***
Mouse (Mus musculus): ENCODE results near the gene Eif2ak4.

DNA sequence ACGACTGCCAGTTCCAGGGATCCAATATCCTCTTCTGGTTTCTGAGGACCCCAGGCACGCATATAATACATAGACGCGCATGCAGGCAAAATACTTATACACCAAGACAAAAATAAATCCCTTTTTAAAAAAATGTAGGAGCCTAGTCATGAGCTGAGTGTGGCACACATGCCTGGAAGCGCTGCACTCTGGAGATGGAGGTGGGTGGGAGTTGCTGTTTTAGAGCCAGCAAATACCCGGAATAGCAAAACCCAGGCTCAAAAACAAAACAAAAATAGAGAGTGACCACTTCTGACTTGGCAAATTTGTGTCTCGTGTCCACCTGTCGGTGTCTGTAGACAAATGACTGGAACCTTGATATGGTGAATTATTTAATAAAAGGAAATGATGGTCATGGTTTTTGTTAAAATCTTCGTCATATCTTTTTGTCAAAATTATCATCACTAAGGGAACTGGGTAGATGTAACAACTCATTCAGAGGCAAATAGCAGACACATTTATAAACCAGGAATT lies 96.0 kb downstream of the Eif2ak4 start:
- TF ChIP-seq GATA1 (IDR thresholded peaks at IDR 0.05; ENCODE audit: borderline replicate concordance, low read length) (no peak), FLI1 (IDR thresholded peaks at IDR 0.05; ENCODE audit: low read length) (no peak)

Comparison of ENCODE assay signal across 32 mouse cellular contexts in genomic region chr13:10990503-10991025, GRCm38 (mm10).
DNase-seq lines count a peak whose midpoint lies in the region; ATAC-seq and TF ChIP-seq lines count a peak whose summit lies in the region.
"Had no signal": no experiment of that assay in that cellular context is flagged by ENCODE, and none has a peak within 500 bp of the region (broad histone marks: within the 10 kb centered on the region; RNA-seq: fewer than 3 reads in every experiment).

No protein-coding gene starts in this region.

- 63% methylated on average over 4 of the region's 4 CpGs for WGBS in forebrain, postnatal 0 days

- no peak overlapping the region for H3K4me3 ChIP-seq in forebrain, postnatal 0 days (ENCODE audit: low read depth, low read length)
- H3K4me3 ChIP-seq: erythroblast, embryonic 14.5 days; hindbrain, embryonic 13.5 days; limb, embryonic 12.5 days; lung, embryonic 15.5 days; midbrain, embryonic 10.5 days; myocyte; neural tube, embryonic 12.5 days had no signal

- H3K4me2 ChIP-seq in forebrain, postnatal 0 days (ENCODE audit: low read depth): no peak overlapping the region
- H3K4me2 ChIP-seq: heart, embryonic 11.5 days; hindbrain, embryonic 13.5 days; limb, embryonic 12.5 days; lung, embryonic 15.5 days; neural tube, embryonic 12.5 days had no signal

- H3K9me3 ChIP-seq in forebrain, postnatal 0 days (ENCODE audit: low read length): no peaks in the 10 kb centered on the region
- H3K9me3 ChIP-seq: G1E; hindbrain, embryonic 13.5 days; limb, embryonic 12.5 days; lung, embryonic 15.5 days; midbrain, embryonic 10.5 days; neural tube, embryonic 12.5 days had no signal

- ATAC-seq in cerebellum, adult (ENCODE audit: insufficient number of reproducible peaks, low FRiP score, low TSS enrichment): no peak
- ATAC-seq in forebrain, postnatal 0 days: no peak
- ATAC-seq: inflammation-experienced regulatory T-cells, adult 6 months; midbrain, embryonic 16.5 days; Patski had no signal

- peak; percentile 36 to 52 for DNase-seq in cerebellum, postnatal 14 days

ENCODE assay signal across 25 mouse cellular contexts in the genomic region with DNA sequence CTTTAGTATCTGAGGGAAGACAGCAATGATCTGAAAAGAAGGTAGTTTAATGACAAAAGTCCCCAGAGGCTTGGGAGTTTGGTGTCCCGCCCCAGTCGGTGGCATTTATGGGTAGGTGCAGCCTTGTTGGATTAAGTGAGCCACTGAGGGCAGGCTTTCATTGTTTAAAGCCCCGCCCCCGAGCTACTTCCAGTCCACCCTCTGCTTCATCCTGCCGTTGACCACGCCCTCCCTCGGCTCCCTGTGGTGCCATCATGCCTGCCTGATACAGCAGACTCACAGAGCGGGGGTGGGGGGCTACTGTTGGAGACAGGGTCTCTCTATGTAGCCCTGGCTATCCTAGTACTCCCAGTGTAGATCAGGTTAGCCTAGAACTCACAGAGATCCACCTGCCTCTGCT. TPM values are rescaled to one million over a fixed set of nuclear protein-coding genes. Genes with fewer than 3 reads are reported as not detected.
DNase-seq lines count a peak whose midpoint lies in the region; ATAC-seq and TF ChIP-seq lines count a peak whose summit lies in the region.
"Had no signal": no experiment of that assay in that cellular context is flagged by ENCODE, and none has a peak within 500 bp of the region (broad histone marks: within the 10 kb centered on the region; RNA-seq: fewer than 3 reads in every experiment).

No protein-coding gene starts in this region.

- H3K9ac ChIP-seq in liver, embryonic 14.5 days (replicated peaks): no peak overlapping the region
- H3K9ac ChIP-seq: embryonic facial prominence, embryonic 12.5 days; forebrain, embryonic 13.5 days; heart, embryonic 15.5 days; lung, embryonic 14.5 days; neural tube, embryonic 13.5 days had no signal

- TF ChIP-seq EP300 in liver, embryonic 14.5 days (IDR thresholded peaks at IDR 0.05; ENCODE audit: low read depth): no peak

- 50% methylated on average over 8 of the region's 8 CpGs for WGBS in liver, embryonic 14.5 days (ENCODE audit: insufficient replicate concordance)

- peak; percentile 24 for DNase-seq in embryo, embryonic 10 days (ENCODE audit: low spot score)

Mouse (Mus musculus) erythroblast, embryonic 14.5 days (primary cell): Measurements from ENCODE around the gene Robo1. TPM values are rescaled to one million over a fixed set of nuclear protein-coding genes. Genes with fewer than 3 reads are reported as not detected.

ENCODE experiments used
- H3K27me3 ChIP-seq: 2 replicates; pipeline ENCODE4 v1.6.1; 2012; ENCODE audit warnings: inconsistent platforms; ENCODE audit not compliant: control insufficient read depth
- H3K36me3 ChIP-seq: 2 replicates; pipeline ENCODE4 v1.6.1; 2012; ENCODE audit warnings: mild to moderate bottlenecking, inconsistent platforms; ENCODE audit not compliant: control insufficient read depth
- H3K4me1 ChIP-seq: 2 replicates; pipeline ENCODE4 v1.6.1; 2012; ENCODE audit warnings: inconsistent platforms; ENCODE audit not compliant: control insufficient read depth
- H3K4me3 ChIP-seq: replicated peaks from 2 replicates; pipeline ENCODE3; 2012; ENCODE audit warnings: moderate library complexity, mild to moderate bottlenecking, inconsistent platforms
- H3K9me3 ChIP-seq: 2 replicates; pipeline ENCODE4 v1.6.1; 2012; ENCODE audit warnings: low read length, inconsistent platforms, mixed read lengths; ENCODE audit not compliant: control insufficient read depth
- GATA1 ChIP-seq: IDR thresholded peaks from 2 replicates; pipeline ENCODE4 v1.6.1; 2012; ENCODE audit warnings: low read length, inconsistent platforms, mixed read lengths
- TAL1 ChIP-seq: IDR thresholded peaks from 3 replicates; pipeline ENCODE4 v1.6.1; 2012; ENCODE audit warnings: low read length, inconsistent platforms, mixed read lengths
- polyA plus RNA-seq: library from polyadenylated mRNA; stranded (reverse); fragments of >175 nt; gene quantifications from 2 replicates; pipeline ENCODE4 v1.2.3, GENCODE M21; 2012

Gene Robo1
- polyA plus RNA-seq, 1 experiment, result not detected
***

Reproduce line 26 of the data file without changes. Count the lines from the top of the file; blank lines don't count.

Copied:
- 50% methylated on average over 8 of the region's 8 CpGs for WGBS in liver, embryonic 14.5 days (ENCODE audit: insufficient replicate concordance)